MICHAEL ROUGIER NEWS PHOTO The revolution in Hungary was short-lived, lasting for about three weeks in October and November 1956. At the end of the 1940s, Russian-backed nationals – supported by the presence of the Red Army that had liberated the country from the Nazis during World War II – turned Hungary into a Communist state. The 1956 Revolution began with a student demonstration in Budapest demanding more freedom for themselves and autonomy for their country. Within about ten days, the rebellion had spread throughout the populace: the Communist government was toppled, and at the end of October, as its leaders fled to Russia and the Soviet garrisons withdrew, it seemed as if a new Hungary would emerge. On 4 November, however, an overwhelming force of Russian tanks invaded the country. Over 2500 Hungarians were killed in the fighting that followed, thousands were arrested, the new government was deposed and the Hungarian Revolutionary Worker-Peasant Government set up in its place. Western Europe, the U.S. and the United Nations all condemned the Soviet “intervention.” In January 1957 Time Magazine named “The Hungarian Freedom Fighter” its “Man of the Year.” But the international response to this event was confined largely to sympathy for the Hungarians and indignation against the Soviets. At UVA students found various ways to express both those emotions, including a campaign for aid to relieve suffering in Hungary, but in the West the larger effect of the images of Russian tanks subduing a populace seemed to be an escalation in anxieties about the Communists’ designs on world domination. Senator Joe McCarthy’s incendiary exploitation of that threat had effectively ended by 1955. He died during Faulkner’s first term, prompting a favorable editorial in The Cavalier Daily and a question for Faulkner about “McCarthyism” Play Clip . “Hungary” is not specifically mentioned in any of the fourteen hundred questions on the tapes, but much of the discussion of current events in his UVA sessions is clearly informed by Cold War anxieties.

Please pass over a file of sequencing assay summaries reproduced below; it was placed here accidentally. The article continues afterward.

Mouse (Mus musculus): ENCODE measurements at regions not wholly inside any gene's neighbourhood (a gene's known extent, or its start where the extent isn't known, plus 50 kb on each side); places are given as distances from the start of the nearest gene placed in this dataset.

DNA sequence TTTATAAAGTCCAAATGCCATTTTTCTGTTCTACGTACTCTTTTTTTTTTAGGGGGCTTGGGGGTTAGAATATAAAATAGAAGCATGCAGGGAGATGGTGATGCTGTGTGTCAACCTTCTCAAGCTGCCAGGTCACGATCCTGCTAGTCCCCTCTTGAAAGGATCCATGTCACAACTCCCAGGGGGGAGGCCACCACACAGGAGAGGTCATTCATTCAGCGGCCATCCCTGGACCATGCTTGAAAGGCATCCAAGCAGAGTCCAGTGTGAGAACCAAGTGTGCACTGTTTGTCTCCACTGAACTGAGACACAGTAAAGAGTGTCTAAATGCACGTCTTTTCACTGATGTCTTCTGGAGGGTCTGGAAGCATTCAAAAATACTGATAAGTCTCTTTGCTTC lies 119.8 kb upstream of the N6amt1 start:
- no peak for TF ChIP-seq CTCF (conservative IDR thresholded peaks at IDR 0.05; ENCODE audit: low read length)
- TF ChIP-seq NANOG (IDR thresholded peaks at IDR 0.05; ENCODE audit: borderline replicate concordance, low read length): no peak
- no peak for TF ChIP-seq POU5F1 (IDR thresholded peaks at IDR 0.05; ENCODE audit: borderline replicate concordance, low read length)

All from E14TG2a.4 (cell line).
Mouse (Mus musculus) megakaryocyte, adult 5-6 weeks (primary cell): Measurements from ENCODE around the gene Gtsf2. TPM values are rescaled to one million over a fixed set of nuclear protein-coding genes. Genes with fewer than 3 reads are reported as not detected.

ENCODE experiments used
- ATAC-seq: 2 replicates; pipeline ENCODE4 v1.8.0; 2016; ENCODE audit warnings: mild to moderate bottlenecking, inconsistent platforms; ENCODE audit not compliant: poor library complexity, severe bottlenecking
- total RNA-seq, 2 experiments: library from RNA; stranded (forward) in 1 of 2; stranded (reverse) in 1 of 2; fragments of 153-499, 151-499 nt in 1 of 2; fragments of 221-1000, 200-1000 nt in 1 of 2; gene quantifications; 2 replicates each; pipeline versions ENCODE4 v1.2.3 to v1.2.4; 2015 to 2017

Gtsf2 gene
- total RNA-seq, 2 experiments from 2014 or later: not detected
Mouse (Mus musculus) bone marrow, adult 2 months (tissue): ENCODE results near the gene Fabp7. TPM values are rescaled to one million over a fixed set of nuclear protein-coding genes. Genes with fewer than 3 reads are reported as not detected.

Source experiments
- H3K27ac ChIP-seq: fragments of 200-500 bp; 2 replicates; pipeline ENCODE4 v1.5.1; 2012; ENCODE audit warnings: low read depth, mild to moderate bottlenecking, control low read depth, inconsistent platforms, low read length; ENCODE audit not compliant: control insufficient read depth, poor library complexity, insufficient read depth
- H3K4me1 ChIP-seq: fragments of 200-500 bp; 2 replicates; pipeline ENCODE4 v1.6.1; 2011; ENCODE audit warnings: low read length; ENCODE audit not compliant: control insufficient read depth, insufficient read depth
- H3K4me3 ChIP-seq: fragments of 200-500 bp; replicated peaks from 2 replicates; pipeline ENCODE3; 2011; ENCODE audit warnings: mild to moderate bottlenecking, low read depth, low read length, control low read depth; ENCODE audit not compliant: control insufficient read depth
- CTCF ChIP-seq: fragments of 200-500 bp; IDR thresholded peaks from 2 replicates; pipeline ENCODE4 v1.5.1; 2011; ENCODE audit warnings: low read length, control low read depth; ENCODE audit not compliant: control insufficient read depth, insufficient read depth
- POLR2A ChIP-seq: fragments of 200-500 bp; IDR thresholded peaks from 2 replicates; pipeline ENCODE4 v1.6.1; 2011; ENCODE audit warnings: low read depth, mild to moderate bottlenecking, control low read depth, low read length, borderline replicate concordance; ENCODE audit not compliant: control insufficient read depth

7 OCTOBER 1957 LIFE COVER Although it expressed very little support for the African Americans who were using non-violent tactics to fight for freedom in this country, The Cavalier Daily did report extensively on efforts to enroll black students in previously segregated southern schools, and on the forms of resistance to this revolution that emerged. The Civil Rights Movement was in its early stages in 1956-1958. The Montgomery Bus Boycott that began late in 1955 ended a year later, when the Supreme Court affirmed that Alabama’s Jim Crow public transportation system was unconstitutional. By 1956 the Court’s 1954 decision in Brown v Board of Education was getting its first practical tests outside as well as inside American schools, as angry whites gathered to prevent the court-ordered integration of previously segregated school systems. The beginning of the school year was a particularly eventful period in both 1956 and 1957. In 1956 there was violence (including a bombing) by white protestors in Clinton, Tennessee, and in September, 1957, Eisenhower sent U.S. troops into Little Rock, Arkansas, to protect black schoolchildren from violent mobs – Faulkner mentions both sites when addressing Virginians on this issue in February, 1958. For white Americans in the North, those new television sets brought home with unprecedented vividness the discrimination and injustice that black Americans in the South were subjected to. For many Americans this issue also had important implications for the Cold War: how could the U.S. compete against Soviet propaganda for the hearts and minds of people in the Third World when pictures of hateful mobs and uniformed sheriffs intimidating and beating peaceful black protestors and their children gave the lie to claims about “freedom” and “democracy”? For the white South, at least publically, such abstract considerations were meaningless compared to the visceral sense of being under attack by “outlanders” (as Faulkner liked to call northerners Play Clip ); to these people, those paratroopers in Little Rock (the first time that federal troops had been deployed in the South since the end of Reconstruction) probably looked like the Soviet tanks rolling into the streets of Budapest. Determined to defend the racial status quo, during the second of Faulkner’s terms here the Commonwealth of Virginia formally embraced the policy of “Massive Resistance,” under which public schools were simply closed down rather than allow black students into previously “white” classrooms. In Faulkner’s UVA audiences one can hear both considerable defensiveness about the racial traditions – which is to say, the racist system – they had grown up with, and uncertainty about what the current turmoil might lead to.